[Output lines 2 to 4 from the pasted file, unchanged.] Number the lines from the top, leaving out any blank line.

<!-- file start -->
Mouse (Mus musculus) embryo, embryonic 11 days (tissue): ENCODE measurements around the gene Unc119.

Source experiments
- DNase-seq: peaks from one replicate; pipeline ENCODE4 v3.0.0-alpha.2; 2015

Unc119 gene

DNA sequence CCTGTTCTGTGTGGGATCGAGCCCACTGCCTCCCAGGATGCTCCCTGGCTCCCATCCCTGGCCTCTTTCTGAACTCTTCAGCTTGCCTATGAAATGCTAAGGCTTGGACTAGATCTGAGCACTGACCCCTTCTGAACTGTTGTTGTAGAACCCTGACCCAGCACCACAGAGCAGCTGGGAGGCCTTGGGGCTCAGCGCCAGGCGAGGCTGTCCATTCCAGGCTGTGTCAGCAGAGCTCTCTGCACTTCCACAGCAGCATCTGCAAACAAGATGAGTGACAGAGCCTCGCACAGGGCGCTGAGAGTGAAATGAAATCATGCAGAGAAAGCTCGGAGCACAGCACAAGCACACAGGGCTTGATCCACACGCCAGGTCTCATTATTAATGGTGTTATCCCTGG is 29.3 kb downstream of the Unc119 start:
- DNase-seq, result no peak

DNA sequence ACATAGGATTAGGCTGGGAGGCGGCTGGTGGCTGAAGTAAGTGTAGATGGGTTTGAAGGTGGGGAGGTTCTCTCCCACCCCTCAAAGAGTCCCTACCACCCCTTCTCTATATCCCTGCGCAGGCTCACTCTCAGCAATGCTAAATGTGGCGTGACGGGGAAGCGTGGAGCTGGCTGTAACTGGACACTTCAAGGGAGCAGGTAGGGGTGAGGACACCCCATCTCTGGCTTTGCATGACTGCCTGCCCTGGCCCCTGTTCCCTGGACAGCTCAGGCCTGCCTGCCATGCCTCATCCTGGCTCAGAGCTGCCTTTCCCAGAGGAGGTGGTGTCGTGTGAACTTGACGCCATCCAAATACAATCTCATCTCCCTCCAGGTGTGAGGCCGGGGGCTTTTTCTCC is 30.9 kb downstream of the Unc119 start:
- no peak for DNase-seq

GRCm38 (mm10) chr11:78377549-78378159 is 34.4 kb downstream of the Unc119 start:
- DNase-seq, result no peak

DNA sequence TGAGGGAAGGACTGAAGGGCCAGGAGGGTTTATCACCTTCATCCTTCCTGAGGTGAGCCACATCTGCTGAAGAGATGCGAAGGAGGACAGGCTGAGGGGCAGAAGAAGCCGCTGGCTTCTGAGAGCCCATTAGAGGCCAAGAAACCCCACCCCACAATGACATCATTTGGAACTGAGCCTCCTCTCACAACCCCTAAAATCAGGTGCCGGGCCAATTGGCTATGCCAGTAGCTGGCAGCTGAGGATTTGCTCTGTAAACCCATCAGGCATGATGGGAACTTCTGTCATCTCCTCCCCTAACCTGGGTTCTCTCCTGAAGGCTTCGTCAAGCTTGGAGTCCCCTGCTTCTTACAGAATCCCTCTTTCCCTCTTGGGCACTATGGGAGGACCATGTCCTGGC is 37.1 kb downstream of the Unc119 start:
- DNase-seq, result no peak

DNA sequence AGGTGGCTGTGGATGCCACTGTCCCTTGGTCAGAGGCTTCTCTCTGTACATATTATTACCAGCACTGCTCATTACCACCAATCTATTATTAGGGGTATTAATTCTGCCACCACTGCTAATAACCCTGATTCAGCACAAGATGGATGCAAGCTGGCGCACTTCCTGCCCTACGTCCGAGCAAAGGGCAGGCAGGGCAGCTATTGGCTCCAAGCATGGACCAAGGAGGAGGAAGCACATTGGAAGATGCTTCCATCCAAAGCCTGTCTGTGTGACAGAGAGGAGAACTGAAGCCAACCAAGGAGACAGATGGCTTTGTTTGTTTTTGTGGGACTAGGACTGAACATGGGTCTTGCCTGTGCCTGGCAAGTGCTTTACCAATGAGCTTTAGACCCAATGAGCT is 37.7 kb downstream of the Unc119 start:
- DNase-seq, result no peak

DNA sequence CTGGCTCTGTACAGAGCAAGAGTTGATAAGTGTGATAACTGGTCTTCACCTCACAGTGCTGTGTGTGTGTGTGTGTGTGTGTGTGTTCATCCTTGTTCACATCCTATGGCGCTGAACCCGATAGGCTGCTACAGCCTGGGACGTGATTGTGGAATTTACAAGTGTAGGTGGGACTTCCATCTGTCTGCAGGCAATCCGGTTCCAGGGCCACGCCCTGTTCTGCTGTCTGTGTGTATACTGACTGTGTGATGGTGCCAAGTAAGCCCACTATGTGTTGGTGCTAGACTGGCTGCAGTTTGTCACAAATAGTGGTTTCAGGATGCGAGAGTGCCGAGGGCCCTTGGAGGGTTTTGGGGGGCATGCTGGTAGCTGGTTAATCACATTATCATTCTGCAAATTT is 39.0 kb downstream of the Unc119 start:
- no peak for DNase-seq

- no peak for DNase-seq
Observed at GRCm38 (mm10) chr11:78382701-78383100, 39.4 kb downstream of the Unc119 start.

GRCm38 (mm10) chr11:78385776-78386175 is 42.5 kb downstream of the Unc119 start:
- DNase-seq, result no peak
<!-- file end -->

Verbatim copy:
Source experiments
- DNase-seq: peaks from one replicate; pipeline ENCODE4 v3.0.0-alpha.2; 2015

Unc119 gene